Bruins 5, Flyers 1
Rich Hofmann, Daily News Sports Columnist
BOSTON -- And so it ends for the Flyers, quickly and profoundly. Four games, four losses, and now more than 4 months to try to figure out what went wrong.
Facing elimination, the Flyers did nothing to embarrass themselves on Friday night at TD Garden. They played a credible, competitive game. But they lost to the Bruins again, lost again, by a score of 5-1.
Now they go home to questions -- about why they keep falling into holes in games and series and other times, again and again testing their skill and their impressive level of fortitude; about how much time this nucleus might have together, especially given the series of injuries suffered by 36-year-old defenseman Chris Pronger, who played only three games this spring; and about their goaltending, a hardy perennial that bloomed into a full-grown riot the last couple of weeks.
The worst thing they could do would be to make a lot of pronouncements right now because so many of these issues are linked together. All they can do now is live with the flip side of their destiny. Last year at this time, the Flyers were celebrating a historic comeback against these self-fame Bruins. On Friday night, though, they were the ones wearing the grim faces in the handshake line.
The night began with the kind of intrigue that has become the Flyers’ custom. Coach Peter Laviolette declined to announce his starting goaltender until about 3 hours before game time -- and his choice, not surprisingly, was Sergei Bobrovsky. The circle was now complete. And, for the record, the Flyers’ 11 playoff games were net-minded, in order, by:
Bobrovsky; Bobrovsky and Brian Boucher; Boucher; Boucher; Boucher and Michael Leighton; Leighton and Boucher; Boucher; Boucher and Bobrovsky; Boucher and Bobrovsky and then Boucher again; Boucher and Bobrovsky; and then, last night, Bobrovsky.
(And, remember, this material will be on the final exam.)
Eleven games. Three different starters. Six games when the starter left, either because he was terrible (three times), the team in front of him was terrible (twice), or because of injury (once).
It was the entire story of the Flyers’ first-round series against Buffalo. It has been a continuing annoyance against the Bruins. And it was part of the pre-game speculation before Game 4 -- that, and whether or not Pronger would make a go of it after leaving Game 1 with about 2 minutes to go, never to return, with a still-undisclosed injury.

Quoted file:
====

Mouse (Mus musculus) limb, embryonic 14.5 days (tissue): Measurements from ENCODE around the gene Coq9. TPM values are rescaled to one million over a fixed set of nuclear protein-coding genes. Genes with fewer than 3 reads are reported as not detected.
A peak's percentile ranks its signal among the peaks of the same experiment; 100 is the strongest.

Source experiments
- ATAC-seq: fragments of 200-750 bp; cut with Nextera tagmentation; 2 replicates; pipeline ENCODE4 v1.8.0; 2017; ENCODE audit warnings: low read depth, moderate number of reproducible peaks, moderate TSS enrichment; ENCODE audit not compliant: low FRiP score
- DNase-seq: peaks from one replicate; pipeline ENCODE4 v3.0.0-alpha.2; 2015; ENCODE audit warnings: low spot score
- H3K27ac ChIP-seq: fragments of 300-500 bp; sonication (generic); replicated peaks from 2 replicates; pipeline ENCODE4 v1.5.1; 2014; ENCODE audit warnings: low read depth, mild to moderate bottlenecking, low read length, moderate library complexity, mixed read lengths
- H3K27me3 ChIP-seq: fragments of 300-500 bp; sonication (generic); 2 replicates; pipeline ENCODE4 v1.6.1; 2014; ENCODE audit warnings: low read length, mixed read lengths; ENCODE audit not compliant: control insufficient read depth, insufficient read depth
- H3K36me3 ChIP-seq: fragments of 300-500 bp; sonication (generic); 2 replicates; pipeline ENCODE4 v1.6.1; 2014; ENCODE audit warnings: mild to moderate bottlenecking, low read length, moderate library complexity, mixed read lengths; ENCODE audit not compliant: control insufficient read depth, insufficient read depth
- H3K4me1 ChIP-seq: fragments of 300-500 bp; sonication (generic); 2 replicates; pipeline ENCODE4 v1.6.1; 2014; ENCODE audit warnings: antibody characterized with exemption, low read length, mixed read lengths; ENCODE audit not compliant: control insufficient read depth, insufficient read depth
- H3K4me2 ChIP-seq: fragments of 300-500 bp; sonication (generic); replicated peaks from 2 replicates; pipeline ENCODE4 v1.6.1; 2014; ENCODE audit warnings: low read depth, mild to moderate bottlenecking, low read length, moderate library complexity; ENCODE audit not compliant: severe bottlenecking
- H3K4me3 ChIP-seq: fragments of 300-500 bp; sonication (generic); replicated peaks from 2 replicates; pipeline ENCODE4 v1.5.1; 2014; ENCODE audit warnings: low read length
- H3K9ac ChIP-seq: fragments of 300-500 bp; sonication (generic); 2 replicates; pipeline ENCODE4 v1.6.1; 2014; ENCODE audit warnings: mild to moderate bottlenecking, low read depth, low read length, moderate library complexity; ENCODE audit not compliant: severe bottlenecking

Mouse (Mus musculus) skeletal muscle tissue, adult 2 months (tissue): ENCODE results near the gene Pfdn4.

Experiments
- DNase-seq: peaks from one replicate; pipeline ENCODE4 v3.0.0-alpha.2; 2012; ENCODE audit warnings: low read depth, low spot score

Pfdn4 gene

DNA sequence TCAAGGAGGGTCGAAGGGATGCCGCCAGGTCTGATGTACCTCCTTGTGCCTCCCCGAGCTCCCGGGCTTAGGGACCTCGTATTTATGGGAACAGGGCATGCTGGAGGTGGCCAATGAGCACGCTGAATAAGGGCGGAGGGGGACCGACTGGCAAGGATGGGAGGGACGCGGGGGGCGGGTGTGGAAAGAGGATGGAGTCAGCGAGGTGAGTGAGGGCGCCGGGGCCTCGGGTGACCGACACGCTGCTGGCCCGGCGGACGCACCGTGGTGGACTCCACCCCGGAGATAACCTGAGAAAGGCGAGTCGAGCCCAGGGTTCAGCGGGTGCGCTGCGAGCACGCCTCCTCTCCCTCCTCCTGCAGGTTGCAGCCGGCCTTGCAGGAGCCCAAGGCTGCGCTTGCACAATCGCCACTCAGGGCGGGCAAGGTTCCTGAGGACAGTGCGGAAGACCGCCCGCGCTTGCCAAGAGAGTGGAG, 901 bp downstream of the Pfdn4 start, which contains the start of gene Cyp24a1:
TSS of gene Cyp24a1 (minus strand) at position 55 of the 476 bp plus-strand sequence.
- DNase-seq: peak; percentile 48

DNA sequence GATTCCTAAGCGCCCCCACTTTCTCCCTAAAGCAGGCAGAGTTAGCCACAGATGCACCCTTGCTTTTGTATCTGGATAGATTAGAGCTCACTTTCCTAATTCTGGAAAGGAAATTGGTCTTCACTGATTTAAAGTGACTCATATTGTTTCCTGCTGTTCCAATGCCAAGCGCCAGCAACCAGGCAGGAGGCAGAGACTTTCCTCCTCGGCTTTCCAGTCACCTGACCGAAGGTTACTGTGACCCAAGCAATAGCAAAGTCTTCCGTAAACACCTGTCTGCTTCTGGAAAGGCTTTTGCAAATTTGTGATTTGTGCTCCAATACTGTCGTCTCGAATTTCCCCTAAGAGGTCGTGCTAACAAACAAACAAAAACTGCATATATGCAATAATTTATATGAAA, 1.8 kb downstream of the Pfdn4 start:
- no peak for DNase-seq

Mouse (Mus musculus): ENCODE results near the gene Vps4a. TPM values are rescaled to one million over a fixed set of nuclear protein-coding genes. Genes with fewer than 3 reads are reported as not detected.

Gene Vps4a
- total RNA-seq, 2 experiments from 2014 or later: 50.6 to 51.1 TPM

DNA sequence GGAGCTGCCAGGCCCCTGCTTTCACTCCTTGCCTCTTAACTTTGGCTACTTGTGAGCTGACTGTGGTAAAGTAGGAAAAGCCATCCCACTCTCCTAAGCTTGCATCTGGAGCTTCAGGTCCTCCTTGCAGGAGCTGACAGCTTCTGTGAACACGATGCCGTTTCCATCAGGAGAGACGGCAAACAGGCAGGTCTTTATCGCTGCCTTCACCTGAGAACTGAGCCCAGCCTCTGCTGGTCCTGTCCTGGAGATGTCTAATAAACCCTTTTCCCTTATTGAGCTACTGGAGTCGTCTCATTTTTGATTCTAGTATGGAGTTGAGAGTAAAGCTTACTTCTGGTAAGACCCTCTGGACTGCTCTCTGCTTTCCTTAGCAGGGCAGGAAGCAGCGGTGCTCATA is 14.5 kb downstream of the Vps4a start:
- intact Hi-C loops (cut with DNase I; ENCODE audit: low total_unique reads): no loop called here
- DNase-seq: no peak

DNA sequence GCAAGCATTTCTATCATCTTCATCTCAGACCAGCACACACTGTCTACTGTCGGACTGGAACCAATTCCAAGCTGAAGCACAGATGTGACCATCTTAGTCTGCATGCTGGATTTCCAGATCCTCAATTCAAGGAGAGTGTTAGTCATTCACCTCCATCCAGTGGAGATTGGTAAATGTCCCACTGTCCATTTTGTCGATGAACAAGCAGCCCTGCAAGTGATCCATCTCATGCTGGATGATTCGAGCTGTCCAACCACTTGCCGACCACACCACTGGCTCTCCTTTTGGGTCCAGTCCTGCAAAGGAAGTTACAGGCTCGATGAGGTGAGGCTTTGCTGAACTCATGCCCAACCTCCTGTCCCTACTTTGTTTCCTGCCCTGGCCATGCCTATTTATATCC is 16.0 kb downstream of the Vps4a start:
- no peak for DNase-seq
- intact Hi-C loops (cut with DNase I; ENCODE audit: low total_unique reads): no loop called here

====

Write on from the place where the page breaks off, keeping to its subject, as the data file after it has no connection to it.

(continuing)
Would he? Wouldn’t he? For a while, on the NHL website, the pre-game lineup list Pronger as in. But he did not warm up and then the lineup was changed. Pronger, out.
So that was how it began.
In the first period, the Bruins not only got the first goal -- at 12:02 on a power play tap in by the Bruins’ human tank, Milan Lucic -- but they completely dominated. At one point in the period, the Flyers went 14:32 without a shot on goal, which is pretty hard to do when you are in desperation/elimination mode. But there it was.
To start the game, Laviolette made a key line change, grouping his three best forwards -- Claude Giroux, James van Riemsdyk and Danny Briere -- on the same line. It really didn’t generate much, though, and as things evolved, Briere would rejoin his regular linemates, Ville Leino and Scott Hartnell.
The Flyers were better to start the second period, but it was really an incremental improvement. The Bruins really had the game in lockdown mode, and they also managed a couple of very long stretches in the the Flyers’ end of the ice. Bobrovsky was not being asked to be spectacular, but he was good. And it was growing into one of those typically nervous playoff games where both teams probed for the mistake that might change things.
The Flyers’ Mike Richards, as it turned out, forced the key turnover that resulted in a 2-on-1 along with teammate Kris Versteeg. Richards ended up sliding the puck to Versteeg, who beat Thomas for his first goal of the playoffs. The time was 13:22 of the second. The scored was tied at 1-1.
The long, nervous night continued.
But the Bruins got the next one, at 2:42 of the third period, when defenseman Johnny Boychuk fired a 40-foot screamer that beat Bobrovsky high to the glove side. It might have tipped a stick along the way, and the puck might have sailed a little, and maybe this and maybe that -- but it was 2-1, Boston.
With the Flyers pressing for the tying goal, it was Lucic instead who went in alone on Bobrovsky and scored to make it 3-1. The last two Boston goals were scored into an empty net.
At which point, for the Flyers, the off-season unofficially began -- along with the questions.